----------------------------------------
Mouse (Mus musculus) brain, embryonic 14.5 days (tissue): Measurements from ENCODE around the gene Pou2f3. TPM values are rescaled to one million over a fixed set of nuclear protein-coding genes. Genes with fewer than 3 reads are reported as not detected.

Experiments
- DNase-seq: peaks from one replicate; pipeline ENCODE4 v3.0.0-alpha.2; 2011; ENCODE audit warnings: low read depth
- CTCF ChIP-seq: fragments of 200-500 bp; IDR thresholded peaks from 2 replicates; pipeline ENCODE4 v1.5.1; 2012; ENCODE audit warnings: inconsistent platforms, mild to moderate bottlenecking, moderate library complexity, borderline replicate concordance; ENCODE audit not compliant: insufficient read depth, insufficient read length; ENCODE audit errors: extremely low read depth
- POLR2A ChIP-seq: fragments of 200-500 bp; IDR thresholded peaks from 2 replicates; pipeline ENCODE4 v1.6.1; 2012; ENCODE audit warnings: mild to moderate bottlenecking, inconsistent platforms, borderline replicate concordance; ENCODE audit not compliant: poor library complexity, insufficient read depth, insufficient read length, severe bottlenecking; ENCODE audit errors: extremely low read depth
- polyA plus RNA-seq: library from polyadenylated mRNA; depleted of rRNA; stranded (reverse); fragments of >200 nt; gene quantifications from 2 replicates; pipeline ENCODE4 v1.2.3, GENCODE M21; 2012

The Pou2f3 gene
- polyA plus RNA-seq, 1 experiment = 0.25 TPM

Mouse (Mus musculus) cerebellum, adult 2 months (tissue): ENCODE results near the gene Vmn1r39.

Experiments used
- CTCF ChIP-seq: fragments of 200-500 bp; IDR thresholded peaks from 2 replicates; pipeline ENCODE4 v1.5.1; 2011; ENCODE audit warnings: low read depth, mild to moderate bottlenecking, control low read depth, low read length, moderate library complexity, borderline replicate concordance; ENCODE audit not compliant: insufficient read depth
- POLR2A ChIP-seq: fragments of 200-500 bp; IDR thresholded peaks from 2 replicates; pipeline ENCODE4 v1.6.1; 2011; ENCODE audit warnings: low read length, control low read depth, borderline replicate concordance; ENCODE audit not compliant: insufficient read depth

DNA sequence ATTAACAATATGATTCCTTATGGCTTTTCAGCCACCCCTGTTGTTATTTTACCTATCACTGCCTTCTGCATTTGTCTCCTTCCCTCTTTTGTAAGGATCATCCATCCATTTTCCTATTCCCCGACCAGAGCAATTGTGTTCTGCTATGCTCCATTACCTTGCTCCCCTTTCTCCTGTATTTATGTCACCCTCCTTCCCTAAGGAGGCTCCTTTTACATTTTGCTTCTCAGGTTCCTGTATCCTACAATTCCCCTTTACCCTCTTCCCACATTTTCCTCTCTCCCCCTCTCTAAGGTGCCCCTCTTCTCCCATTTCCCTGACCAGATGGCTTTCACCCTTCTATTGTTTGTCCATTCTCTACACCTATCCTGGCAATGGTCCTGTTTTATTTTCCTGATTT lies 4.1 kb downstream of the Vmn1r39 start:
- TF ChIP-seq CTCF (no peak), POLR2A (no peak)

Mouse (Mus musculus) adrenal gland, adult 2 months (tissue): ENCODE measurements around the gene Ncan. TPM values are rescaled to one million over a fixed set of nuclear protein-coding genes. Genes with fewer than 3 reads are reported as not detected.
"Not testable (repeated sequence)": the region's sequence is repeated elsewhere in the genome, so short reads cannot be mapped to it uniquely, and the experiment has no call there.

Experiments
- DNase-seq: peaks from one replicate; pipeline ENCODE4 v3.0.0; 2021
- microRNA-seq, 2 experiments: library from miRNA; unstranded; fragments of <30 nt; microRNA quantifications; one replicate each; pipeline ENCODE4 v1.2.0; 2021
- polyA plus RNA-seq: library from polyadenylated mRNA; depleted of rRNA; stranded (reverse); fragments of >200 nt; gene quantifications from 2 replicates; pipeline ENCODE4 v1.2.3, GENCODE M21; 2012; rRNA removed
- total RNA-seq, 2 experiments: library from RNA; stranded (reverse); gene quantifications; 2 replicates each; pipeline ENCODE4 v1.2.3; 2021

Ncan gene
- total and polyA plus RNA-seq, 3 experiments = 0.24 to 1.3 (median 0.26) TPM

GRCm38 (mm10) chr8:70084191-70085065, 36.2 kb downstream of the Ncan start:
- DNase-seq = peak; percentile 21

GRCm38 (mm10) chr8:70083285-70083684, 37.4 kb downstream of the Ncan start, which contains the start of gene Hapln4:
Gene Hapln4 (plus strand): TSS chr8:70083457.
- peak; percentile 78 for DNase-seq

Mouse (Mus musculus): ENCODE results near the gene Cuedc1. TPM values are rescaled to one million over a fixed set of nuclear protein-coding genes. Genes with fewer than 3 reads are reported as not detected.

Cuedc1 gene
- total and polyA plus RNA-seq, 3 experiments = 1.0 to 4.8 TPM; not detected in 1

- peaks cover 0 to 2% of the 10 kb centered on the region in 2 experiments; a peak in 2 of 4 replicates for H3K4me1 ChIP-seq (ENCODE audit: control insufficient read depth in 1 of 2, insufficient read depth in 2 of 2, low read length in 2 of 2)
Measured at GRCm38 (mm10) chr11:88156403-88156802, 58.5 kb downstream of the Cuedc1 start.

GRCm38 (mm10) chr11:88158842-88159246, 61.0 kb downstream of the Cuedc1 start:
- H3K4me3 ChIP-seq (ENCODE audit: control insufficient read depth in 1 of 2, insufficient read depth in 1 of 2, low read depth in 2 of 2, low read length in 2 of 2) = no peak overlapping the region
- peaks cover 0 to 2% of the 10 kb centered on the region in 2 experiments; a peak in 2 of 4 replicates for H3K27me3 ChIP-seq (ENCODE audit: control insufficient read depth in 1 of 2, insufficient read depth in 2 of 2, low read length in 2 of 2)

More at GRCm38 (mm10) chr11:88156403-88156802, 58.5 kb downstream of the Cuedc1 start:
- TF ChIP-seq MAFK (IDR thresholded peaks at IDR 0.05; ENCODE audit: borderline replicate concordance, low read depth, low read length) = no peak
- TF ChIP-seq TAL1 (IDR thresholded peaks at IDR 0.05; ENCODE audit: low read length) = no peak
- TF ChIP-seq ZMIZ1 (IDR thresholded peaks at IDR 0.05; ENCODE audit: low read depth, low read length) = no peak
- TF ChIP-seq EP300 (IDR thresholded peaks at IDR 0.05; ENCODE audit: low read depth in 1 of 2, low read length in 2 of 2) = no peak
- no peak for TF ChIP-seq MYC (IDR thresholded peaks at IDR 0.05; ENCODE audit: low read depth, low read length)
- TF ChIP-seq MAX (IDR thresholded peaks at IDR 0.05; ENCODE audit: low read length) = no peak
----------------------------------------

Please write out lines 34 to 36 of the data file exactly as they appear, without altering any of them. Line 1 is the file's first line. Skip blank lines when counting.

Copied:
GRCm38 (mm10) chr11:88158842-88159246, 61.0 kb downstream of the Cuedc1 start:
- H3K4me3 ChIP-seq (ENCODE audit: control insufficient read depth in 1 of 2, insufficient read depth in 1 of 2, low read depth in 2 of 2, low read length in 2 of 2) = no peak overlapping the region
- peaks cover 0 to 2% of the 10 kb centered on the region in 2 experiments; a peak in 2 of 4 replicates for H3K27me3 ChIP-seq (ENCODE audit: control insufficient read depth in 1 of 2, insufficient read depth in 2 of 2, low read length in 2 of 2)